Ending The Conflict In Sudan (South Sudan)

Ending The Conflict In Sudan (South Sudan)

Year(s): 2002 – 2011.

Location: Sudan and South Sudan.

UN Regional Group: Africa.

Type of Conflict: Vertical (state-based) Intrastate Conflict with Foreign Involvement; Horizontal (non-state) Intrastate Conflict.

Type of Initiative: Mediation of a peace agreement.

Main Implementing Organisation(s): The Intergovernmental Authority on Development (IGAD).

Impact: Limited.

Summary: The 50-year conflict between northern and southern Sudan was ended by the 2005 Comprehensive Peace Agreement, which paved the way for South Sudanese independence.

Description of Case 

During the colonial period, Sudan was governed by a joint Anglo-Egyptian administration as two separate regions: Southern Sudan and Northern Sudan. Upon independence in 1956, these regions were merged as the unified state of Sudan under a predominantly northern government. The country quickly fell into a long civil war mostly centred in the south. Although the First Civil War ended in 1972, another conflict erupted just over a decade later. The Second Civil War was fought between the Government of Sudan and the Sudan People’s Liberation Movement (SPLM), and although it again concerned power and control over the south, the conflict spread into northern regions such as Blue Nile and Kordofan. Peace talks held some promise of ending the conflict in the late 1980s, but the 1989 coup d’état which brought Omar al-Bashir to power ended this process.[1] Beginning in 1991, the SPLM began splintering, adding further layers of complexity to the conflict. Several efforts were made to end the war, with the Organisation of African Unity and the governments of Egypt, Libya, and the US all trying to forge a pathway to peace without success. This changed in 2002, when five weeks of talks held in Kenya under the auspices of IGAD resulted in the Machakos Protocol, in which the belligerents signed off on a mutually acceptable framework for further negotiations to take place and agreed, in principle, that a peaceful resolution of the war was desirable.[2]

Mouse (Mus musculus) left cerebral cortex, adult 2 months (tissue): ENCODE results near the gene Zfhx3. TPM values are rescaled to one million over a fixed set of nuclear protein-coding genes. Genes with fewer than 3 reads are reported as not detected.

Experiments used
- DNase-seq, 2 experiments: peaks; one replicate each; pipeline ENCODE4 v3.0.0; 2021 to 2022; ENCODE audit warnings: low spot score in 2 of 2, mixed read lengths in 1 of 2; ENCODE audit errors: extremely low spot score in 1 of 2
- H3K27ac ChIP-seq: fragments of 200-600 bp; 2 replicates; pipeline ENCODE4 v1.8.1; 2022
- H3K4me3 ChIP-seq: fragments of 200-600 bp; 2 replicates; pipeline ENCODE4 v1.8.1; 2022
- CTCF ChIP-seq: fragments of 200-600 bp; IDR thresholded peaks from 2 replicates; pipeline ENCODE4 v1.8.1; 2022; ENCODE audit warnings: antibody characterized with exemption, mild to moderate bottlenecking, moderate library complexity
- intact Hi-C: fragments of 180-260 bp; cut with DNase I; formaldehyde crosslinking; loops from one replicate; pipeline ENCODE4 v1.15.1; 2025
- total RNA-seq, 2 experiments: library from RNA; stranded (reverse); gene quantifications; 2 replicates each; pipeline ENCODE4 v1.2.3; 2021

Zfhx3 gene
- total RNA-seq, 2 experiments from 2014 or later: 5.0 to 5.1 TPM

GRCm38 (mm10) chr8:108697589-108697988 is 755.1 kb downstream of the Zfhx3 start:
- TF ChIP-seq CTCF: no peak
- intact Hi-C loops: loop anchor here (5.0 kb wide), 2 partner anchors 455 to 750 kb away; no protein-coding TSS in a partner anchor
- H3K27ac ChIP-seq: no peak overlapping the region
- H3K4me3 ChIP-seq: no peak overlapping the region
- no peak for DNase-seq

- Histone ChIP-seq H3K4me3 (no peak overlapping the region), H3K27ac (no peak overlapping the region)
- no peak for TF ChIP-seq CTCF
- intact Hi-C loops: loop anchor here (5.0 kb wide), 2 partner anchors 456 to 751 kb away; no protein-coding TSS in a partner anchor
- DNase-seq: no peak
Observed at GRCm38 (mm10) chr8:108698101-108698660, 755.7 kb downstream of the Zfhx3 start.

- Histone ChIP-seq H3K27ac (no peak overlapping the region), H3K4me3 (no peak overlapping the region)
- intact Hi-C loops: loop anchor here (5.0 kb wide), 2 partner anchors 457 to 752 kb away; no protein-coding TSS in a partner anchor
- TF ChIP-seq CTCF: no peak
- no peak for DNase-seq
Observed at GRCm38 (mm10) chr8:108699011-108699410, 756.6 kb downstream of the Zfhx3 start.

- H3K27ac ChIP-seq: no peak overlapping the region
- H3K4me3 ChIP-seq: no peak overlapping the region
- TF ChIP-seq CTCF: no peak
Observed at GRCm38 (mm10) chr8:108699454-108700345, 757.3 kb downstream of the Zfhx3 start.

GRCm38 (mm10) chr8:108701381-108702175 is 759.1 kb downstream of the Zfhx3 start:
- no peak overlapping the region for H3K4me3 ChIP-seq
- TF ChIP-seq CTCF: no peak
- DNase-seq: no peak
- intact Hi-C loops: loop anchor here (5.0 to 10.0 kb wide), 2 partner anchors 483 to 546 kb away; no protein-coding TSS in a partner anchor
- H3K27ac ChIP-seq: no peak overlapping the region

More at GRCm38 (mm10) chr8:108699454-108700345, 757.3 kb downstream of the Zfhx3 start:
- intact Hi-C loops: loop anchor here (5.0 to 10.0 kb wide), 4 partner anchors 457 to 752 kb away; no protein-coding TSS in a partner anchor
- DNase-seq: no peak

Negotiations held in 2003 resulted in an agreement on security arrangements, such as an internationally monitored ceasefire that would come into force upon signing a future comprehensive peace agreement.[3] Progress increased in 2004, with further accords on sharing wealth and power and ending the conflicts in South Kordofan and around Abyei being approved. However, the war continued. This led the UN Security Council to hold a special session in November 2004, during which the delegates agreed to impose a deadline of the end of 2004 for a conclusive peace agreement.[4] The belligerents just met this deadline, agreeing to a permanent ceasefire and the terms of the Comprehensive Peace Agreement on 31 December, before formally signing the accord in Nairobi on 9 January 2005.[5] This lengthy document established intricate mechanisms for sharing power and oil revenue and promised six years of autonomy for the south prior to a binding referendum on independence. Although many conflicts continued in Sudan, the 2005 agreement ended the 50-year confrontation between north and south.


[1] Richard Baltrop. “The Negotiation of Security Issues in Sudan’s Comprehensive Peace Agreement.” Negotiating Disarmament Country Study, Vol. 2. (2008) pp.16-7

[2] Machakos Protocol, 2002. Available at: https://peacemaker.un.org/sudan-machakos-protocol2002 (Accessed 4/11/2021)

[3] Agreement on Security Arrangements during the Interim Period, 2003. Available at: https://peacemaker.un.org/sudan-security-interim-period2003 (Accessed 4/11/2021)

[4] United Nations Security Council. Resolution 1574. (UNSC, 2004) Available at: http://unscr.com/en/resolutions/1574 (Accessed 4/11/2021)

[5] Comprehensive Peace Agreement between the Government of Sudan and the SPLM/SPLA (with Annexes), 2005. Available at: https://peacemaker.un.org/node/1369 (Accessed 4/11/2021)